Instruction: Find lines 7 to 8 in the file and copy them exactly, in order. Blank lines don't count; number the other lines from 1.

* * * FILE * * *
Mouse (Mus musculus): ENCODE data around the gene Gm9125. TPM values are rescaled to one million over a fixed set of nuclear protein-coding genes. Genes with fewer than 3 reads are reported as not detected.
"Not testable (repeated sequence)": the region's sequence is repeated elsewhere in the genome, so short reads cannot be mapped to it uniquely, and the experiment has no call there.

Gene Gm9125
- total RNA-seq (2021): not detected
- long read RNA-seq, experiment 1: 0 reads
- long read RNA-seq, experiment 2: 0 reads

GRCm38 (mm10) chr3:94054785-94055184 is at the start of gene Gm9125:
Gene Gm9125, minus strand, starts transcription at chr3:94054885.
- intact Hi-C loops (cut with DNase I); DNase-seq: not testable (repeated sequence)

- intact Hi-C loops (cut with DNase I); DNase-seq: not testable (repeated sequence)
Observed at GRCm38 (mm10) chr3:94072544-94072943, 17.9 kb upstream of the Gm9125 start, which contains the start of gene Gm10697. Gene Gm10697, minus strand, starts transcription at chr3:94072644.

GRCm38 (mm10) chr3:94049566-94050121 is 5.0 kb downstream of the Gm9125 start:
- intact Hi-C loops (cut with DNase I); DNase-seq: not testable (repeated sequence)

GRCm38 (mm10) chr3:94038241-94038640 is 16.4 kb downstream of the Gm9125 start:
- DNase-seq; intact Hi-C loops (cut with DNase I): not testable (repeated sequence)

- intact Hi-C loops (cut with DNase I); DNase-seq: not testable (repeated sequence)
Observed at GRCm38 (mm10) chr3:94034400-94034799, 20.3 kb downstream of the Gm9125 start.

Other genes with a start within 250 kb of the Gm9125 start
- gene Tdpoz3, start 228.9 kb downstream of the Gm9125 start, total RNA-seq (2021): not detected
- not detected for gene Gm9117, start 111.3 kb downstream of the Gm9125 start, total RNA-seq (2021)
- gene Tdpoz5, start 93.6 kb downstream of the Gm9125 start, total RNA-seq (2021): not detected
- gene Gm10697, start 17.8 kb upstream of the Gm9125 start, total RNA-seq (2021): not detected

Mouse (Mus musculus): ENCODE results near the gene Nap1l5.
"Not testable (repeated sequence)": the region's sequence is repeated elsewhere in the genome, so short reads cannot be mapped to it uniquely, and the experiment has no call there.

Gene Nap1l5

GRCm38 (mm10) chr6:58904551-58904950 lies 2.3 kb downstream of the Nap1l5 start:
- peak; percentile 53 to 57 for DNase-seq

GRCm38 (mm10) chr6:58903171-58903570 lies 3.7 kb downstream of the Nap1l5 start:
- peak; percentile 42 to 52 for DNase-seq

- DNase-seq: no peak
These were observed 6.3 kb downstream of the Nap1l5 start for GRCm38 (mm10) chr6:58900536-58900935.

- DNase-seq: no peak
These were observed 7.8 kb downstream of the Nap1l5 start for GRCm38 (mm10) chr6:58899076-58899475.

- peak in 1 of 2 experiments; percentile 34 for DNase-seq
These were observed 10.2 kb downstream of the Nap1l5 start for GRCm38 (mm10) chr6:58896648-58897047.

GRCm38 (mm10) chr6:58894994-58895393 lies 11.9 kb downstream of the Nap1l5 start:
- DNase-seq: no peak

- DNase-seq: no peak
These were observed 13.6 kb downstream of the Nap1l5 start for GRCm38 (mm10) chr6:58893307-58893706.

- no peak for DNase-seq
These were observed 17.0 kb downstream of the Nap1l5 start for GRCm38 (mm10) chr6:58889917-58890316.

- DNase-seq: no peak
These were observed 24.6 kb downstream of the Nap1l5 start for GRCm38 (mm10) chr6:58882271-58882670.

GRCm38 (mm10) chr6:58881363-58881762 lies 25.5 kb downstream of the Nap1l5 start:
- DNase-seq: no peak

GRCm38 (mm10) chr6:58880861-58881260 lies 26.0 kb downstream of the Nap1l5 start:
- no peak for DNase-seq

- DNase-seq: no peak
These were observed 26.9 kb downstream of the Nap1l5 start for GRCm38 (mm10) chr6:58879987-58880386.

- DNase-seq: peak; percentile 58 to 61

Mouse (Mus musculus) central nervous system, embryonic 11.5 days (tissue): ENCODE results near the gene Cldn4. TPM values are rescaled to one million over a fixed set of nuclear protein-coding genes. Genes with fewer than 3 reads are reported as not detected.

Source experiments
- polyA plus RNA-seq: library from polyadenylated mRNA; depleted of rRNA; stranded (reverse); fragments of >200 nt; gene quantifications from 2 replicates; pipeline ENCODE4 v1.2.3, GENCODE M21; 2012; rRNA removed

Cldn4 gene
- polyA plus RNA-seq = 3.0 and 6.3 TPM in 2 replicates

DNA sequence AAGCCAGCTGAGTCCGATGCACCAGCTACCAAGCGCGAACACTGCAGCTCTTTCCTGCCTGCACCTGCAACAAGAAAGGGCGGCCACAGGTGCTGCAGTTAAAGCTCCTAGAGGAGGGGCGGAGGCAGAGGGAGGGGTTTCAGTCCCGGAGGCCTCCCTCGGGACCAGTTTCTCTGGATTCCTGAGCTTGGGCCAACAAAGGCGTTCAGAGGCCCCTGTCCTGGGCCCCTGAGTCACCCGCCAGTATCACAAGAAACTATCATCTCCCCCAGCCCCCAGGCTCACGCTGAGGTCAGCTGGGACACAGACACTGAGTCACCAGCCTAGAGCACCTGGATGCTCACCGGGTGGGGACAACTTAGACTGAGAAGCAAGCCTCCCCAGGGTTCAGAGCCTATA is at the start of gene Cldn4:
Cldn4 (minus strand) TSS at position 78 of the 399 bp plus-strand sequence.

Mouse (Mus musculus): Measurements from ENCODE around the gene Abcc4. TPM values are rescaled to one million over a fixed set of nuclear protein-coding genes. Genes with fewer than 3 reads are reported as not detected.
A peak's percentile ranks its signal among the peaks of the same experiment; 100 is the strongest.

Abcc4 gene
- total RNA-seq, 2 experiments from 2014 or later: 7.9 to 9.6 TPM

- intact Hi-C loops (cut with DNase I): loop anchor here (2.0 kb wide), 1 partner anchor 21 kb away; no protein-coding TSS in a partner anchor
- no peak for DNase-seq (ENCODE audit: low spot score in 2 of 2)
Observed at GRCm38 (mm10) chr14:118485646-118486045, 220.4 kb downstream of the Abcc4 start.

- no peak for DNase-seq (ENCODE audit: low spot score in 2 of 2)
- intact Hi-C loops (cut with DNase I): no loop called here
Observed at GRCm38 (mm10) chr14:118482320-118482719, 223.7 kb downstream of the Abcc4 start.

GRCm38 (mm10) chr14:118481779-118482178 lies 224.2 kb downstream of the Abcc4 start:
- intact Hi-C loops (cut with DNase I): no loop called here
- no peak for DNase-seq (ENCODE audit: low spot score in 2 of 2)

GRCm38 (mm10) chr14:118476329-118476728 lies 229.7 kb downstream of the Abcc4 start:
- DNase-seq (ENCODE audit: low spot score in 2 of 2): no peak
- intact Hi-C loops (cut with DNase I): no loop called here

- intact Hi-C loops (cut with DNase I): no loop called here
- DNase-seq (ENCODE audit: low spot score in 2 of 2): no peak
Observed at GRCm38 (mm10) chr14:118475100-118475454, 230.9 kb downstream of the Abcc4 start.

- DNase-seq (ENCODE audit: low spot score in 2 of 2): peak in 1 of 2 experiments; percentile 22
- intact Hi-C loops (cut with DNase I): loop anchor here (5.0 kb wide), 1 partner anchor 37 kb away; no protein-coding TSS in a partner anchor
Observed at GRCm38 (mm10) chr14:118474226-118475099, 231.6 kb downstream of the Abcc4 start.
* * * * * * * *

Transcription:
GRCm38 (mm10) chr3:94054785-94055184 is at the start of gene Gm9125:
Gene Gm9125, minus strand, starts transcription at chr3:94054885.